Make Time 2 Play research claims children spend too much time in virtual reality

"It is clear that small screens have been accompanied by a drop in traditional play" said child health education specialist Dr Sigman.
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New research for the BTHA's Make Time 2 Play campaign has claimed that children are spending too much time playing in the virtual world and not enough in reality.

The results tested parents’ perceptions of play, alongside a report commissioned by MT2P and written by child health education specialist, Dr Aric Sigman.

The report entitled 'Play: it's in their DNA' highlights the vital importance of real world play for the development of children and calls for play to be recognised as more than just fun entertainment.

In a survey of 2,000 UK parents, one third say their children's idea of play is using recreational technology over traditional play. Of those asked, seven in ten parents admit to giving their child a screen entertainment based activity, with 20 per cent even believing too much traditional or outdoor play could impact negatively on behaviour or grades.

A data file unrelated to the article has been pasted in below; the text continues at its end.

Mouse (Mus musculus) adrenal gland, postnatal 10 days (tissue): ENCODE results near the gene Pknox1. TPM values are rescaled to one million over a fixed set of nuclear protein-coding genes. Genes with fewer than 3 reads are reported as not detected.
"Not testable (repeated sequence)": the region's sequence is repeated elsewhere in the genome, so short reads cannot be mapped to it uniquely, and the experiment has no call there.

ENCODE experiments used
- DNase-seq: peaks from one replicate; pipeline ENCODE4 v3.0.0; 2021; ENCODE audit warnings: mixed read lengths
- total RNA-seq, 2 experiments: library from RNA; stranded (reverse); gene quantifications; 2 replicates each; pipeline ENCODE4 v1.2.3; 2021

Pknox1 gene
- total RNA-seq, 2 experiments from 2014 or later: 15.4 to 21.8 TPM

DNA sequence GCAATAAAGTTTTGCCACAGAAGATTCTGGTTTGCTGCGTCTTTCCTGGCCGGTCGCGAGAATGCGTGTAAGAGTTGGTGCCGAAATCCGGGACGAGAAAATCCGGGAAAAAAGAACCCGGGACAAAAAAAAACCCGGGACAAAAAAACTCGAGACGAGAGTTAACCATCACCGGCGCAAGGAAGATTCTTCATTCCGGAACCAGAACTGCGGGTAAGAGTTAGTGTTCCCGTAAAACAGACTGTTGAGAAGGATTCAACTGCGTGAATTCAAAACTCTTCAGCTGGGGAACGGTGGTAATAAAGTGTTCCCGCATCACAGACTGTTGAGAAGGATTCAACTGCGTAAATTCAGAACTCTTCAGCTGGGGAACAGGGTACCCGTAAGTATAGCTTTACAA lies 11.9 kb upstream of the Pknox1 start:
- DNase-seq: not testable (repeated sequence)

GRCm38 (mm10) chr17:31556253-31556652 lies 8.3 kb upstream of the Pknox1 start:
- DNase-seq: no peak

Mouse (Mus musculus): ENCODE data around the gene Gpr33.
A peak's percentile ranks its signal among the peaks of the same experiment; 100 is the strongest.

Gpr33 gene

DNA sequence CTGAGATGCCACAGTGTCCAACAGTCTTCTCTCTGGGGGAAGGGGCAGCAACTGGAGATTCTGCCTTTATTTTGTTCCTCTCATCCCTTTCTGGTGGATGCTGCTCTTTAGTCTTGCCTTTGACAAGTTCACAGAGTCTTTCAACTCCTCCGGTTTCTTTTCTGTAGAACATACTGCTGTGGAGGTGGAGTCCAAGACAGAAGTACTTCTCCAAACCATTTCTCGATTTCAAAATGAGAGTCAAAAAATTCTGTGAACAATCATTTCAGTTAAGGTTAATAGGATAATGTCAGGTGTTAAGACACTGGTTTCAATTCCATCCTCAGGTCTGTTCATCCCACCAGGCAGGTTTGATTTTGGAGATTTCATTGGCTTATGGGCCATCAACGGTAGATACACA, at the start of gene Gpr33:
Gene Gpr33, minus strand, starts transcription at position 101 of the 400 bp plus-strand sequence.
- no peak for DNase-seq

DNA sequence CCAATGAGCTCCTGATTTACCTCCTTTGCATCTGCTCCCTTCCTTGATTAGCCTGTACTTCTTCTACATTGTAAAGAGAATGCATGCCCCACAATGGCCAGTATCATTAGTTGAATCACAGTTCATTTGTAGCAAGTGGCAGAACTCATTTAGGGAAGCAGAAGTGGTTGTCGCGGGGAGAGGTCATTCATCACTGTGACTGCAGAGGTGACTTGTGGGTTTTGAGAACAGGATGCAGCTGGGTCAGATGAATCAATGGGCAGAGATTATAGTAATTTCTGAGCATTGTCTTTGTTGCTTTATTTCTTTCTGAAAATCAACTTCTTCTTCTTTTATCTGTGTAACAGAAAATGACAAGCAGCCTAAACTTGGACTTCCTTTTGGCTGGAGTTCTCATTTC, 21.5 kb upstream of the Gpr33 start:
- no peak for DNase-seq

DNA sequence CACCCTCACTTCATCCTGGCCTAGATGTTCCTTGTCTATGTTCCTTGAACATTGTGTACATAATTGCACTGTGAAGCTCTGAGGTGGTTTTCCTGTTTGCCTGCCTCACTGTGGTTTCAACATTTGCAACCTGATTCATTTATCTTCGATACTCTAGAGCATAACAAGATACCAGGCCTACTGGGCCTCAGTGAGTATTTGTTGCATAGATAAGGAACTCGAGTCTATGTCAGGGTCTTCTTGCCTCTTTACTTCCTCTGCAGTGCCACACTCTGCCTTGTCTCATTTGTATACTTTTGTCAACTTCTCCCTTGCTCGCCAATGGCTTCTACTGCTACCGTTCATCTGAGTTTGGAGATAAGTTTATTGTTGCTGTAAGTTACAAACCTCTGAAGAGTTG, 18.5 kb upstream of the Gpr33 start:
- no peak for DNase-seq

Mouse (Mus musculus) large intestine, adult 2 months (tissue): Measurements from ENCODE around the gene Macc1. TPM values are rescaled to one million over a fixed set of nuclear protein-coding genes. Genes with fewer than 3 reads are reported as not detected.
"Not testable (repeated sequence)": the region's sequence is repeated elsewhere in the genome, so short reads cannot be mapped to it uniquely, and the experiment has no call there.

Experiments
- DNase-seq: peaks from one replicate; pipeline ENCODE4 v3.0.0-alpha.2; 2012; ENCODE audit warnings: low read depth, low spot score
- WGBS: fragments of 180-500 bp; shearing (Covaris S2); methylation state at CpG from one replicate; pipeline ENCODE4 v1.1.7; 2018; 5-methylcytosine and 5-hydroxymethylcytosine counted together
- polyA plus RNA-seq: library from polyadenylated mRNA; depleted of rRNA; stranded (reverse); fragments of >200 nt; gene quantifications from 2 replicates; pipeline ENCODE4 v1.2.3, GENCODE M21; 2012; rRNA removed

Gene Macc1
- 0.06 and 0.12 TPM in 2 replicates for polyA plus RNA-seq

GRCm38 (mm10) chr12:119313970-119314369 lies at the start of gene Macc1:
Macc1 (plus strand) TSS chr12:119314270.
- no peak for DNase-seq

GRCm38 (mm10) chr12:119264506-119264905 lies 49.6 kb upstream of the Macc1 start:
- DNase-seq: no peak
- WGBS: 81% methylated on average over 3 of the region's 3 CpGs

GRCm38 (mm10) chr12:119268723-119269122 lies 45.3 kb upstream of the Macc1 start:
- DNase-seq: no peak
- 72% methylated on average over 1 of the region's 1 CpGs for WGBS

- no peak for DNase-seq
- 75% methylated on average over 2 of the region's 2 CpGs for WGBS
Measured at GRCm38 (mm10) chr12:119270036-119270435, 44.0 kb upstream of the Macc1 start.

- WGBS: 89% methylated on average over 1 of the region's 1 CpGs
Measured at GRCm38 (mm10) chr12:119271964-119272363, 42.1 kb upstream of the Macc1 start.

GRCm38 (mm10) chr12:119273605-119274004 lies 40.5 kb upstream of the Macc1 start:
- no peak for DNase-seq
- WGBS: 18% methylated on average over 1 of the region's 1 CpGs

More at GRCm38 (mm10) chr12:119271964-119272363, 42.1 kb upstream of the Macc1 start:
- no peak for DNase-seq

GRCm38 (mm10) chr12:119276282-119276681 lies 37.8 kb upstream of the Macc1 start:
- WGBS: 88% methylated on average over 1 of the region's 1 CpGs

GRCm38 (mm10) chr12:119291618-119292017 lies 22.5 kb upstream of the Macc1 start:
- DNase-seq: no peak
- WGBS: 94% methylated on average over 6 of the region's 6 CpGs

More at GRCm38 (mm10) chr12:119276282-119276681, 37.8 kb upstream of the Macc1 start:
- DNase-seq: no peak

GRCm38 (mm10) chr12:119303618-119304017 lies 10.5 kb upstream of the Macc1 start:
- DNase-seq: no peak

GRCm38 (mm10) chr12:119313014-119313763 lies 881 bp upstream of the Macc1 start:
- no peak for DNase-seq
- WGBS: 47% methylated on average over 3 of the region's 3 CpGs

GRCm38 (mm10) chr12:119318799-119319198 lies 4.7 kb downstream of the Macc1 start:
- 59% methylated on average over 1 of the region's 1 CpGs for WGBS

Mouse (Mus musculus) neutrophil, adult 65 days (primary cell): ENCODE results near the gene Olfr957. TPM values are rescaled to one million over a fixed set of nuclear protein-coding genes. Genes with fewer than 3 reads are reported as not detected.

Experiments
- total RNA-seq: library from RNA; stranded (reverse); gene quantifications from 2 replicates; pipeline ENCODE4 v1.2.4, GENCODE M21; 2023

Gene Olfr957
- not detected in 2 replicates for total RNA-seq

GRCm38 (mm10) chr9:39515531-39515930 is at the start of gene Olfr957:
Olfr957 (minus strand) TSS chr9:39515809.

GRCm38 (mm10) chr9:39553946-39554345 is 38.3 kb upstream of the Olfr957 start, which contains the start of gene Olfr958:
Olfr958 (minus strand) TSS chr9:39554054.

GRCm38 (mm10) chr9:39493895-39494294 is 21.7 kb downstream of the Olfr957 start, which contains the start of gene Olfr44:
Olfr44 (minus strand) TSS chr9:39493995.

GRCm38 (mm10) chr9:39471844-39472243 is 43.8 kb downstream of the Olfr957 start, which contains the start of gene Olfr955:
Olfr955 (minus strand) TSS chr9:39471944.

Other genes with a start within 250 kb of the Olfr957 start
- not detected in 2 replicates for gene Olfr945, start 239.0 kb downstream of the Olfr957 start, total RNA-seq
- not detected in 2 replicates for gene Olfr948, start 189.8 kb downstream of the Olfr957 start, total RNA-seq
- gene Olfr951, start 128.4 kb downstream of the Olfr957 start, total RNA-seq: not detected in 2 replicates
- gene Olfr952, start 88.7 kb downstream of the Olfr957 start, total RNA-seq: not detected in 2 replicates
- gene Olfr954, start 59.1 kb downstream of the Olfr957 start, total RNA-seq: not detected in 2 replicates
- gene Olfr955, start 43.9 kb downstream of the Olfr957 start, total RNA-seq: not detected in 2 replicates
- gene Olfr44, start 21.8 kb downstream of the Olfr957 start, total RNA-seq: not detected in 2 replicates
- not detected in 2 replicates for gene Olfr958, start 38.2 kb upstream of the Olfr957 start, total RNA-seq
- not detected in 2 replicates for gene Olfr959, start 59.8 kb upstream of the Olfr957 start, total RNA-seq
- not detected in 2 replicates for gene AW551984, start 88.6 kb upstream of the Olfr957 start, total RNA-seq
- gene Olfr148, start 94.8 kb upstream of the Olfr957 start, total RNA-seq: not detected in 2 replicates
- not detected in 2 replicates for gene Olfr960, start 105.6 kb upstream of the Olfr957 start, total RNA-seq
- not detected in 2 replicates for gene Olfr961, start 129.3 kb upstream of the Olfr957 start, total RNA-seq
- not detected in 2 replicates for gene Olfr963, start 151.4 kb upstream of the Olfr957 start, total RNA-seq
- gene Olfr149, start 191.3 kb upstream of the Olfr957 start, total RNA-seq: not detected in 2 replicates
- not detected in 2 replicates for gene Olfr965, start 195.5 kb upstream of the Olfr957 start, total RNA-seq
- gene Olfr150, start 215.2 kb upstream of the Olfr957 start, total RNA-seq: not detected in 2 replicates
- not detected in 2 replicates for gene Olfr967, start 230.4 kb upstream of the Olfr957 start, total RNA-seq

The survey revealed 56 per cent of parents use entertainment screen-based play to cure boredom, but a 77 per cent say the reason they rely on high amounts of recreational screen time comes down to their belief in the educational and learning benefits.

In contrast, Dr Sigman's report shows traditional forms of play, both indoors and outdoors, have hidden benefits; including improved behaviour, increased abilities to concentrate and even better school grades.

"It is clear that small screens have been accompanied by a drop in traditional play," commented Dr Sigman.

"The survey of parents shows perceptions of playtime are shifting to include entertainment screen time to the detriment of real world play."

Dr Sigman’s report recommends that parents limit entertainment screen time and balance activities through the week to give children the opportunity to experience real world play, particularly as children go back to school and extra curricular activities and time pressures increase in term time.


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